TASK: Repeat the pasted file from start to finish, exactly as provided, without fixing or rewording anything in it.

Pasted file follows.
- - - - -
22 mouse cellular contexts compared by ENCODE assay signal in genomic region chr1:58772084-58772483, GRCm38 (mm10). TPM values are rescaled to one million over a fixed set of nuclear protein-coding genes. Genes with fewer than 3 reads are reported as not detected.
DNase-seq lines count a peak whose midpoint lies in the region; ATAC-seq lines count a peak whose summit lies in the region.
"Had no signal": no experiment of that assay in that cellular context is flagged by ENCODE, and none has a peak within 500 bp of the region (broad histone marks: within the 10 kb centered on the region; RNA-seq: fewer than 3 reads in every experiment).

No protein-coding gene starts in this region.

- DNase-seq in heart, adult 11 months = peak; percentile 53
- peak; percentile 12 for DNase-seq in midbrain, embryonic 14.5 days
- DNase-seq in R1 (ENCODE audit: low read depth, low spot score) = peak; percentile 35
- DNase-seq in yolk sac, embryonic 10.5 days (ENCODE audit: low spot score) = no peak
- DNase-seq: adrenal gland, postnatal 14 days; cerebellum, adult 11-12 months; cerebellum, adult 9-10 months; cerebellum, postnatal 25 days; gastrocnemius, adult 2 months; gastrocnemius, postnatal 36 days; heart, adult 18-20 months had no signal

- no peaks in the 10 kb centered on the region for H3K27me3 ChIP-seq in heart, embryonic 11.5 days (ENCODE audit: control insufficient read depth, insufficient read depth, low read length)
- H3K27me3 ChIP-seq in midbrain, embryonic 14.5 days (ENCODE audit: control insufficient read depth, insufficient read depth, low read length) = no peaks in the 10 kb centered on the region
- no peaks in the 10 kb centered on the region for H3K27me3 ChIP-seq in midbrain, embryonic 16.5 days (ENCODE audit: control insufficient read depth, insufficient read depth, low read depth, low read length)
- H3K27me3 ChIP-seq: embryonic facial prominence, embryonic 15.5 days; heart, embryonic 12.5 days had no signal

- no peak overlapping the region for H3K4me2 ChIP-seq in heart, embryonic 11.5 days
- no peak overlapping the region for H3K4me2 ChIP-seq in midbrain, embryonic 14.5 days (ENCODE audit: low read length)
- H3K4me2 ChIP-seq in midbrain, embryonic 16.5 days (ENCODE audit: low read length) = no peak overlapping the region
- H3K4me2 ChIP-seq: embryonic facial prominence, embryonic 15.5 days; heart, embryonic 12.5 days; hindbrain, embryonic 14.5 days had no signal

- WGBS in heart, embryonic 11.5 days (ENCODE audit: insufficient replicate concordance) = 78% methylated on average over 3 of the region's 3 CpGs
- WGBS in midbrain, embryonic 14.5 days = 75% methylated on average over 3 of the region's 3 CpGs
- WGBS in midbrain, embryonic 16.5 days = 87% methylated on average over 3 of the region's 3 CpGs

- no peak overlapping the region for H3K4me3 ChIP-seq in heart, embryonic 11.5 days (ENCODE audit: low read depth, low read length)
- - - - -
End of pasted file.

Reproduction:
22 mouse cellular contexts compared by ENCODE assay signal in genomic region chr1:58772084-58772483, GRCm38 (mm10). TPM values are rescaled to one million over a fixed set of nuclear protein-coding genes. Genes with fewer than 3 reads are reported as not detected.
DNase-seq lines count a peak whose midpoint lies in the region; ATAC-seq lines count a peak whose summit lies in the region.
"Had no signal": no experiment of that assay in that cellular context is flagged by ENCODE, and none has a peak within 500 bp of the region (broad histone marks: within the 10 kb centered on the region; RNA-seq: fewer than 3 reads in every experiment).

No protein-coding gene starts in this region.

- DNase-seq in heart, adult 11 months = peak; percentile 53
- peak; percentile 12 for DNase-seq in midbrain, embryonic 14.5 days
- DNase-seq in R1 (ENCODE audit: low read depth, low spot score) = peak; percentile 35
- DNase-seq in yolk sac, embryonic 10.5 days (ENCODE audit: low spot score) = no peak
- DNase-seq: adrenal gland, postnatal 14 days; cerebellum, adult 11-12 months; cerebellum, adult 9-10 months; cerebellum, postnatal 25 days; gastrocnemius, adult 2 months; gastrocnemius, postnatal 36 days; heart, adult 18-20 months had no signal

- no peaks in the 10 kb centered on the region for H3K27me3 ChIP-seq in heart, embryonic 11.5 days (ENCODE audit: control insufficient read depth, insufficient read depth, low read length)
- H3K27me3 ChIP-seq in midbrain, embryonic 14.5 days (ENCODE audit: control insufficient read depth, insufficient read depth, low read length) = no peaks in the 10 kb centered on the region
- no peaks in the 10 kb centered on the region for H3K27me3 ChIP-seq in midbrain, embryonic 16.5 days (ENCODE audit: control insufficient read depth, insufficient read depth, low read depth, low read length)
- H3K27me3 ChIP-seq: embryonic facial prominence, embryonic 15.5 days; heart, embryonic 12.5 days had no signal

- no peak overlapping the region for H3K4me2 ChIP-seq in heart, embryonic 11.5 days
- no peak overlapping the region for H3K4me2 ChIP-seq in midbrain, embryonic 14.5 days (ENCODE audit: low read length)
- H3K4me2 ChIP-seq in midbrain, embryonic 16.5 days (ENCODE audit: low read length) = no peak overlapping the region
- H3K4me2 ChIP-seq: embryonic facial prominence, embryonic 15.5 days; heart, embryonic 12.5 days; hindbrain, embryonic 14.5 days had no signal

- WGBS in heart, embryonic 11.5 days (ENCODE audit: insufficient replicate concordance) = 78% methylated on average over 3 of the region's 3 CpGs
- WGBS in midbrain, embryonic 14.5 days = 75% methylated on average over 3 of the region's 3 CpGs
- WGBS in midbrain, embryonic 16.5 days = 87% methylated on average over 3 of the region's 3 CpGs

- no peak overlapping the region for H3K4me3 ChIP-seq in heart, embryonic 11.5 days (ENCODE audit: low read depth, low read length)